- Kali Hardig, 12, is finally leaving Arkansas Children's Hospital
- Kali is walking with assistance during therapy sessions, hospital says
- Amoeba causes brain infection, nearly always fatal, according to the CDC
- Parasite generally found in people who swim in warm fresh water
A 12-year-old Arkansas girl who was infected with a rare brain-eating parasite will finally go home Wednesday, according to Arkansas Children's Hospital spokesman Tom Bonner.
Soon after entering the hospital earlier this summer, Kali Hardig went into critical condition; she was unresponsive and unable to breathe without the assistance of a breathing tube.
Now she's eating, drinking, smiling and talking. She has even been walking with assistance and swimming in the hospital's therapeutic pool.
A new photo released this week shows the dramatic improvement she has made. In the photo, Kali is sitting up in her hospital bed, smiling.
Kali's doctors have been in virtually uncharted territory as they treat her for the rare amoeba, called Naegleria fowleri. Of 128 known cases in the past half-century, just two patients have survived, according to the Centers for Disease Control and Prevention.
Kali is one of two 12-year-olds who recently contracted the amoeba. Zachary Reyna of Florida died last month of the parasite, even after receiving the same experimental drug that was given to Kali. He contracted the amoeba after kneeboarding in a water-filled ditch by his house August 3, his family told CNN affiliate WBBH.
Naegleria fowleri is found in hot springs and warm fresh water, most often in the southeastern United States.
Between 2001 and 2010, there were 32 reported cases in the United States, the CDC says. Most of the cases were in the Southeast.
The amoeba enters the body through the nose and travels to the brain. You cannot be infected with the organism by drinking contaminated water, the CDC says.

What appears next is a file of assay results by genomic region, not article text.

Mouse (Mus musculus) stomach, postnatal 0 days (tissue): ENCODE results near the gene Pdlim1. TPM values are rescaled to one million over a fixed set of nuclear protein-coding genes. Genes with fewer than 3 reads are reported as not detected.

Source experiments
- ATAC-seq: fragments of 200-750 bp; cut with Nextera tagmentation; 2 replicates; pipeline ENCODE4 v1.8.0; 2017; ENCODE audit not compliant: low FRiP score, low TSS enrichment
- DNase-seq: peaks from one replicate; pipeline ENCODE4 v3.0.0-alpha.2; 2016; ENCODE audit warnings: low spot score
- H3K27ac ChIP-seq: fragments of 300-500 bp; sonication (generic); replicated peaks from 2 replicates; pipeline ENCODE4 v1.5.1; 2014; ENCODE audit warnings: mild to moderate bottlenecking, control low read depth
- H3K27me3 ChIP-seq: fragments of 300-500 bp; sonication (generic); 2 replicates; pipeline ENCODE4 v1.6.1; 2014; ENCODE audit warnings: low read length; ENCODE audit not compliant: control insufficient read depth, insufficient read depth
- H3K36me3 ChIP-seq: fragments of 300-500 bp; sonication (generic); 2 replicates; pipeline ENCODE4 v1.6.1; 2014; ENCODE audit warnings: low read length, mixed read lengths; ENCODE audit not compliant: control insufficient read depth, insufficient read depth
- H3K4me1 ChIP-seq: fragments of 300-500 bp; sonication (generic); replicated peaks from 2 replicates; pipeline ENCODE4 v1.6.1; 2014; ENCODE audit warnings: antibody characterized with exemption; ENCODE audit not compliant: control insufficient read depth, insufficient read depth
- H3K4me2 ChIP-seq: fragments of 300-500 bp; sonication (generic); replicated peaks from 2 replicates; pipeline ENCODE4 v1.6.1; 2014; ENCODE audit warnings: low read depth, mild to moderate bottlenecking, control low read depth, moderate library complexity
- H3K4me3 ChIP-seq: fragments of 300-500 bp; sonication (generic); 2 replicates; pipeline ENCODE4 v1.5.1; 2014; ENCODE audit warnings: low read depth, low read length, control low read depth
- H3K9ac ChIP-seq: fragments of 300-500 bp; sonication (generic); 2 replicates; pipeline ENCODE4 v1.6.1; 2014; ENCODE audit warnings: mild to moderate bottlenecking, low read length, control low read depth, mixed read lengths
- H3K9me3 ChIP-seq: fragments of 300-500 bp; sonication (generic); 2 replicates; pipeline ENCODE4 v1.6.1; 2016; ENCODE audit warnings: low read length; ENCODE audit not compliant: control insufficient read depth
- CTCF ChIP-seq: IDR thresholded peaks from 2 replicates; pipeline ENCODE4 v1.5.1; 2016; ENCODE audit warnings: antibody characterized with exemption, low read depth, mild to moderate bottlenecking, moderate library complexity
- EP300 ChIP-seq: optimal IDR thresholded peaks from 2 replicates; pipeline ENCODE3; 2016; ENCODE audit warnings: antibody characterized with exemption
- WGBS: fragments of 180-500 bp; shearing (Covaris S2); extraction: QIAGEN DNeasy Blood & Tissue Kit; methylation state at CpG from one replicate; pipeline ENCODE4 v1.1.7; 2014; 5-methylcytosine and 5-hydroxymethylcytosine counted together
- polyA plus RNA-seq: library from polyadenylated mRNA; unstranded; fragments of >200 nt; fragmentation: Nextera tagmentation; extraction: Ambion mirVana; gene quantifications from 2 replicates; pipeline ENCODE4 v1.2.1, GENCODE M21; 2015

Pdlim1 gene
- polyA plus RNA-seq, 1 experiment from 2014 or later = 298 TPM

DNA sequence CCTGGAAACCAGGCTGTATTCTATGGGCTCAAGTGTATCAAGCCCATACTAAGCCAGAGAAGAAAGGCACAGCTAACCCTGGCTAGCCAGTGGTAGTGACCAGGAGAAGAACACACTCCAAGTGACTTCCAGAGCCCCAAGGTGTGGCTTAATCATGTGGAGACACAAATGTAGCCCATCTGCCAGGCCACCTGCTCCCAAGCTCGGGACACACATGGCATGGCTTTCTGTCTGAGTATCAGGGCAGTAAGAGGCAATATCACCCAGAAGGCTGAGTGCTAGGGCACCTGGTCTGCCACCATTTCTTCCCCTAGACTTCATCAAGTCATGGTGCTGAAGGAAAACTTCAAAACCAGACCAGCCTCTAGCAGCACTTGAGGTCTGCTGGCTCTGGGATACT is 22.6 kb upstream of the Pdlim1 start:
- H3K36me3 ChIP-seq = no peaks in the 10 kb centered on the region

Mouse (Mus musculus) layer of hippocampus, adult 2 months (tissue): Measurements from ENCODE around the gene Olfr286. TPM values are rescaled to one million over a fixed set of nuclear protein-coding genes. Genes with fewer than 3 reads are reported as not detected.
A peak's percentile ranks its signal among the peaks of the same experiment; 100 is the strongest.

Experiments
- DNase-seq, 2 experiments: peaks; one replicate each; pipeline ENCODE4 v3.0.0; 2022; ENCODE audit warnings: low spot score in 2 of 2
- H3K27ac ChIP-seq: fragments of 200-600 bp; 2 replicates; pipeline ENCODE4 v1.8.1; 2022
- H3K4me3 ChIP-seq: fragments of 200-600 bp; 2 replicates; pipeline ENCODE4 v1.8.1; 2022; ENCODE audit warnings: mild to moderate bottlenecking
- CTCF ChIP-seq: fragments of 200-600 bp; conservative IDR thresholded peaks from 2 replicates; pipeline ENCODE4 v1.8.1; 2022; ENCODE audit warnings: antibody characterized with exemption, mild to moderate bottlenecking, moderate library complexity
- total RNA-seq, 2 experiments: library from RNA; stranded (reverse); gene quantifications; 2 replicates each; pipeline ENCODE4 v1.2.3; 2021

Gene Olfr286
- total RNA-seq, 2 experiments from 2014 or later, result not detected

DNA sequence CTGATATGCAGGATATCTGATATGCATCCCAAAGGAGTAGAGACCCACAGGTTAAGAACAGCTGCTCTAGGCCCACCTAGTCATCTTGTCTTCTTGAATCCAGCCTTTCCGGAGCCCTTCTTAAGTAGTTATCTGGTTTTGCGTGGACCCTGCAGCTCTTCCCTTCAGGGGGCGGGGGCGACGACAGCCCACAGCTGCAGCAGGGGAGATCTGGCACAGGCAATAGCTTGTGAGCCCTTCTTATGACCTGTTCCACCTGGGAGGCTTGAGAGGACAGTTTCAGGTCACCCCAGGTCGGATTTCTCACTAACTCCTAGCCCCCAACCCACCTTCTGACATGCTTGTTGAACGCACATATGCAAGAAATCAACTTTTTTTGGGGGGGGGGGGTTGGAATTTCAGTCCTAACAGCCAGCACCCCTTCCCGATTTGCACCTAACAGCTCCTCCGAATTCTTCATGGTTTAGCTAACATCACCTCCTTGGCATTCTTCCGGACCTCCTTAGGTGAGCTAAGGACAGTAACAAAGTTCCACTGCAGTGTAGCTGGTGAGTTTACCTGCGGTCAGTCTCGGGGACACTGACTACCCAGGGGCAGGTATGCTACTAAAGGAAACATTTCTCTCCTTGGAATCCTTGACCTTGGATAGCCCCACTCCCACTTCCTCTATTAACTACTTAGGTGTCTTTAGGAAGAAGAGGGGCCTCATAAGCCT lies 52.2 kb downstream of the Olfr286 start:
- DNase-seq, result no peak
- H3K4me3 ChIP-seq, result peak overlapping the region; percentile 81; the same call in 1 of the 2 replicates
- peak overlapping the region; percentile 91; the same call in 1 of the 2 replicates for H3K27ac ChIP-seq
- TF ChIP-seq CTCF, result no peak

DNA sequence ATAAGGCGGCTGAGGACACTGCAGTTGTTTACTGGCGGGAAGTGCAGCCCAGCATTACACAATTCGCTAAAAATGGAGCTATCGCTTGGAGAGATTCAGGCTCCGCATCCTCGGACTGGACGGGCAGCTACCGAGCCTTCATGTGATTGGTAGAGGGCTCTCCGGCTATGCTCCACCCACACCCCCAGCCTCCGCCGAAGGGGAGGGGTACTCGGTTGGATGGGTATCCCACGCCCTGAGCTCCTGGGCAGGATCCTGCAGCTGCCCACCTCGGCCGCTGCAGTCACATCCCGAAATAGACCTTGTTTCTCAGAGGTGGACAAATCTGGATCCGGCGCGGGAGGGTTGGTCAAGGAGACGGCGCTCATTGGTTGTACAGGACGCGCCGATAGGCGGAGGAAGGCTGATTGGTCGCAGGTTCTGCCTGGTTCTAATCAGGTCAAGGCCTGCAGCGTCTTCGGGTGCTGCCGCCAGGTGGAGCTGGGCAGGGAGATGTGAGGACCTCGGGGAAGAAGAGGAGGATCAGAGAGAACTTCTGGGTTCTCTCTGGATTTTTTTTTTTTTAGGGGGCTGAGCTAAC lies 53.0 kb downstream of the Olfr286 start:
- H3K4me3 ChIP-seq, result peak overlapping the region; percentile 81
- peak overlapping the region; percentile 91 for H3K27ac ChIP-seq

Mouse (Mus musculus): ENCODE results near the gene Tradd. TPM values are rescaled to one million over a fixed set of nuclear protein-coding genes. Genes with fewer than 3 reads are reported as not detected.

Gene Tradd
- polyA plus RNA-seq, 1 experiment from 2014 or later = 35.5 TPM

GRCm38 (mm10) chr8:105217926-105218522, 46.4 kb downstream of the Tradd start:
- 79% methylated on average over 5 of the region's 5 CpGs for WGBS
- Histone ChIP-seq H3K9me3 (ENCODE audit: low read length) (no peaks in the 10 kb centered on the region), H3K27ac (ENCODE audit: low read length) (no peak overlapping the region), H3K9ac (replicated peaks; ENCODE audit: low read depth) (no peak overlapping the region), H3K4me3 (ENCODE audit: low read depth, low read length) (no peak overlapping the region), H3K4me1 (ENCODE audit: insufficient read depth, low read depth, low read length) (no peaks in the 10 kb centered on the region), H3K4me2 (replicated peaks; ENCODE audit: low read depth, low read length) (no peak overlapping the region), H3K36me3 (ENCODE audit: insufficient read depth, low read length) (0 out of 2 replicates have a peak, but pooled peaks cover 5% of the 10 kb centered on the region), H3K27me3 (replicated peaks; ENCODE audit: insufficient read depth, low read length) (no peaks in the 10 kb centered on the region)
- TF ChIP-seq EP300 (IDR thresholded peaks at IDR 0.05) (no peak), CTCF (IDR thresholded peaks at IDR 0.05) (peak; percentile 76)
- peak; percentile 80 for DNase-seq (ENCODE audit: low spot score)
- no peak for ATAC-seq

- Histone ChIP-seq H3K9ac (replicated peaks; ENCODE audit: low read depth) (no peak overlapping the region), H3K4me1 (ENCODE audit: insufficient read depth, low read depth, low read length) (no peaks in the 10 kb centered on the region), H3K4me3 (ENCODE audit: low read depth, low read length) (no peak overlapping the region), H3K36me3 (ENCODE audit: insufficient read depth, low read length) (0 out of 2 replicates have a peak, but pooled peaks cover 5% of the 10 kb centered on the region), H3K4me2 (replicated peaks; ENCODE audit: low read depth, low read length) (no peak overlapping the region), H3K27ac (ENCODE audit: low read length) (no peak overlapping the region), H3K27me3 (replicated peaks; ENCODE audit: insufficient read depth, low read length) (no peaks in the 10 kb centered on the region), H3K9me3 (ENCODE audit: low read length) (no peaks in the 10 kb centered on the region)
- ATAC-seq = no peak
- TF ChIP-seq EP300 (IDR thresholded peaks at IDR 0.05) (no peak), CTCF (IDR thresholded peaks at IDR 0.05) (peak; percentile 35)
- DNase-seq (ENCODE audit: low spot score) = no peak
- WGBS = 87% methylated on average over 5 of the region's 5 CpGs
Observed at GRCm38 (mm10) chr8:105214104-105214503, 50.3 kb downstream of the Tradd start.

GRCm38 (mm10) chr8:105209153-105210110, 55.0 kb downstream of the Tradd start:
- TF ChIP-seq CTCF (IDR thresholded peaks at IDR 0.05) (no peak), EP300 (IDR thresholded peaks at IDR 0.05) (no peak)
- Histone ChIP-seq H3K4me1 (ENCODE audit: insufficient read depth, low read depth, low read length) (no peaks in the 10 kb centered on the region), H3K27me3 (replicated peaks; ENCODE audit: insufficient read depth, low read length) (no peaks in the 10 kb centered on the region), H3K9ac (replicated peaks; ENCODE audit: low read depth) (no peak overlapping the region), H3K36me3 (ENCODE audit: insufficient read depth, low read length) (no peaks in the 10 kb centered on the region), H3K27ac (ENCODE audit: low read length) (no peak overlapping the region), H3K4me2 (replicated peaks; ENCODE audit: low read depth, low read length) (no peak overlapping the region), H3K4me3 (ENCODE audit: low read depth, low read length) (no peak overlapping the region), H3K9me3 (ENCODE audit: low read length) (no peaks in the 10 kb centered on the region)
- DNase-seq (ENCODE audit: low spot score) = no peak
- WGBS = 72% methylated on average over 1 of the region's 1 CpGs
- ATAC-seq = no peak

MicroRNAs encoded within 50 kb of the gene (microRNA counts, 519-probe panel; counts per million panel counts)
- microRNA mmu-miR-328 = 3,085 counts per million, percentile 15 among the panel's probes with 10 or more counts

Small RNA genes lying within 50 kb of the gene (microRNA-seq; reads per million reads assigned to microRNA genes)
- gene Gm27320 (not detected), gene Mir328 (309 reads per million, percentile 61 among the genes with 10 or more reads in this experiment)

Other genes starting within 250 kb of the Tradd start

"This infection is one of the most severe infections that we know of," Dr. Dirk Haselow of the Arkansas Department of Health told CNN affiliate WMC about Kali's case. "Ninety-nine percent of people who get it die."
Dr. Sanjiv Pasala, one of Kali's attending physicians, said they immediately started treating her with an anti-fungal medicine, antibiotics and a new experimental anti-amoeba drug doctors got directly from the CDC. They also reduced the girl's body temperature to 93 degrees. Doctors have used that technique in some brain injury cases to preserve undamaged brain tissue.
Two weeks ago, doctors checked the girl's cerebral spinal fluid and could not find any presence of the amoeba.
Pasala said that while other cases have not met with such favorable results, what may have made a real difference is that Kali's mother got her to the hospital so quickly.
Willow Springs Water Park in Little Rock is the most likely source of Kali's infection, according to a news release from the Arkansas Department of Health. Another case of the same infection, also called primary amoebic meningoencephalitis, was reported in 2010 and was possibly linked to Willow Springs.
"Based on the occurrence of two cases of this rare infection in association with the same body of water and the unique features of the park, the ADH has asked the owner of Willow Springs to voluntarily close the water park to ensure the health and safety of the public," the news release said.
The first symptoms of primary amoebic meningoencephalitis appear one to seven days after infection, including headache, fever, nausea, vomiting and a stiff neck, according to the CDC.
"Later symptoms include confusion, lack of attention to people and surroundings, loss of balance, seizures and hallucinations," the government agency's website states. "After the start of symptoms, the disease progresses rapidly and usually causes death within one to 12 days."